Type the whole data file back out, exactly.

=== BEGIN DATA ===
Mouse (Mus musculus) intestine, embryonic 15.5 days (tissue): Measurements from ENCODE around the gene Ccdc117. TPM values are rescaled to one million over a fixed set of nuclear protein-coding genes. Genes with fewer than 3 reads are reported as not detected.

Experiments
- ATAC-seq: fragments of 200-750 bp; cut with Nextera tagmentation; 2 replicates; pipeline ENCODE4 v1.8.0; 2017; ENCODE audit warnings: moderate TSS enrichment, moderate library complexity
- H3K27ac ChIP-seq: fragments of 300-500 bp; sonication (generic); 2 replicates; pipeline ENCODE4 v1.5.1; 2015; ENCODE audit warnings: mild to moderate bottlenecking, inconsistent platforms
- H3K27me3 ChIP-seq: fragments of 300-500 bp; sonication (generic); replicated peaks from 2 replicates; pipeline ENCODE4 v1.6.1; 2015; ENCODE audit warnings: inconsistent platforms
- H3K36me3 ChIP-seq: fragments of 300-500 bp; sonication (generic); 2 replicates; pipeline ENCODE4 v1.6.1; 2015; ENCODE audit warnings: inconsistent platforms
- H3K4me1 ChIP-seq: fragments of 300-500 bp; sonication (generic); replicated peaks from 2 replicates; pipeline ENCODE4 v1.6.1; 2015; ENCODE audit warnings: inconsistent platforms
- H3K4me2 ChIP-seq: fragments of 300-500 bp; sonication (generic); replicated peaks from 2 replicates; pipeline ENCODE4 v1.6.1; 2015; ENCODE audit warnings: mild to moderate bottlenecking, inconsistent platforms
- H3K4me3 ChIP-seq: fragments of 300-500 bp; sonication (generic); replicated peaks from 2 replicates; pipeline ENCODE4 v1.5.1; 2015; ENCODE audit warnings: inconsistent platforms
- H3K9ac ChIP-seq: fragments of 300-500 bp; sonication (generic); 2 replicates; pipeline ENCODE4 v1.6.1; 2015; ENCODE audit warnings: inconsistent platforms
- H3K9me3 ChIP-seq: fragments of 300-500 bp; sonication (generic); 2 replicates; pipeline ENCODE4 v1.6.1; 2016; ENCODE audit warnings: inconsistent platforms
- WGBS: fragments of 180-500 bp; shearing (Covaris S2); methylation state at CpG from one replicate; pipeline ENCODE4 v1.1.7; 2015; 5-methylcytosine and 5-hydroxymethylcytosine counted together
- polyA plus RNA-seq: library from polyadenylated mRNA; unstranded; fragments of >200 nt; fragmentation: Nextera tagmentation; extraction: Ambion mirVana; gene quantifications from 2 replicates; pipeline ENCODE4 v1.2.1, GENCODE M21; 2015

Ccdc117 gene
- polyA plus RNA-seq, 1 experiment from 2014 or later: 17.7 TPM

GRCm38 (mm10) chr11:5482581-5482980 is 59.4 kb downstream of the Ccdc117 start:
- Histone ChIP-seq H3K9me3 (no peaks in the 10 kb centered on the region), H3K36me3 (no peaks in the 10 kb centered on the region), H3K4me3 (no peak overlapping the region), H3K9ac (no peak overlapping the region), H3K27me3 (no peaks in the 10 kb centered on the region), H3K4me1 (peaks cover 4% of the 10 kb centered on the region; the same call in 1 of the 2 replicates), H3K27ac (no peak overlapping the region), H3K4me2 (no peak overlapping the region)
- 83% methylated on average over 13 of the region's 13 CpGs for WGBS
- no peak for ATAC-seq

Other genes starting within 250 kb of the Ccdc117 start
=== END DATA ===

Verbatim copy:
Mouse (Mus musculus) intestine, embryonic 15.5 days (tissue): Measurements from ENCODE around the gene Ccdc117. TPM values are rescaled to one million over a fixed set of nuclear protein-coding genes. Genes with fewer than 3 reads are reported as not detected.

Experiments
- ATAC-seq: fragments of 200-750 bp; cut with Nextera tagmentation; 2 replicates; pipeline ENCODE4 v1.8.0; 2017; ENCODE audit warnings: moderate TSS enrichment, moderate library complexity
- H3K27ac ChIP-seq: fragments of 300-500 bp; sonication (generic); 2 replicates; pipeline ENCODE4 v1.5.1; 2015; ENCODE audit warnings: mild to moderate bottlenecking, inconsistent platforms
- H3K27me3 ChIP-seq: fragments of 300-500 bp; sonication (generic); replicated peaks from 2 replicates; pipeline ENCODE4 v1.6.1; 2015; ENCODE audit warnings: inconsistent platforms
- H3K36me3 ChIP-seq: fragments of 300-500 bp; sonication (generic); 2 replicates; pipeline ENCODE4 v1.6.1; 2015; ENCODE audit warnings: inconsistent platforms
- H3K4me1 ChIP-seq: fragments of 300-500 bp; sonication (generic); replicated peaks from 2 replicates; pipeline ENCODE4 v1.6.1; 2015; ENCODE audit warnings: inconsistent platforms
- H3K4me2 ChIP-seq: fragments of 300-500 bp; sonication (generic); replicated peaks from 2 replicates; pipeline ENCODE4 v1.6.1; 2015; ENCODE audit warnings: mild to moderate bottlenecking, inconsistent platforms
- H3K4me3 ChIP-seq: fragments of 300-500 bp; sonication (generic); replicated peaks from 2 replicates; pipeline ENCODE4 v1.5.1; 2015; ENCODE audit warnings: inconsistent platforms
- H3K9ac ChIP-seq: fragments of 300-500 bp; sonication (generic); 2 replicates; pipeline ENCODE4 v1.6.1; 2015; ENCODE audit warnings: inconsistent platforms
- H3K9me3 ChIP-seq: fragments of 300-500 bp; sonication (generic); 2 replicates; pipeline ENCODE4 v1.6.1; 2016; ENCODE audit warnings: inconsistent platforms
- WGBS: fragments of 180-500 bp; shearing (Covaris S2); methylation state at CpG from one replicate; pipeline ENCODE4 v1.1.7; 2015; 5-methylcytosine and 5-hydroxymethylcytosine counted together
- polyA plus RNA-seq: library from polyadenylated mRNA; unstranded; fragments of >200 nt; fragmentation: Nextera tagmentation; extraction: Ambion mirVana; gene quantifications from 2 replicates; pipeline ENCODE4 v1.2.1, GENCODE M21; 2015

Ccdc117 gene
- polyA plus RNA-seq, 1 experiment from 2014 or later: 17.7 TPM

GRCm38 (mm10) chr11:5482581-5482980 is 59.4 kb downstream of the Ccdc117 start:
- Histone ChIP-seq H3K9me3 (no peaks in the 10 kb centered on the region), H3K36me3 (no peaks in the 10 kb centered on the region), H3K4me3 (no peak overlapping the region), H3K9ac (no peak overlapping the region), H3K27me3 (no peaks in the 10 kb centered on the region), H3K4me1 (peaks cover 4% of the 10 kb centered on the region; the same call in 1 of the 2 replicates), H3K27ac (no peak overlapping the region), H3K4me2 (no peak overlapping the region)
- 83% methylated on average over 13 of the region's 13 CpGs for WGBS
- no peak for ATAC-seq

Other genes starting within 250 kb of the Ccdc117 start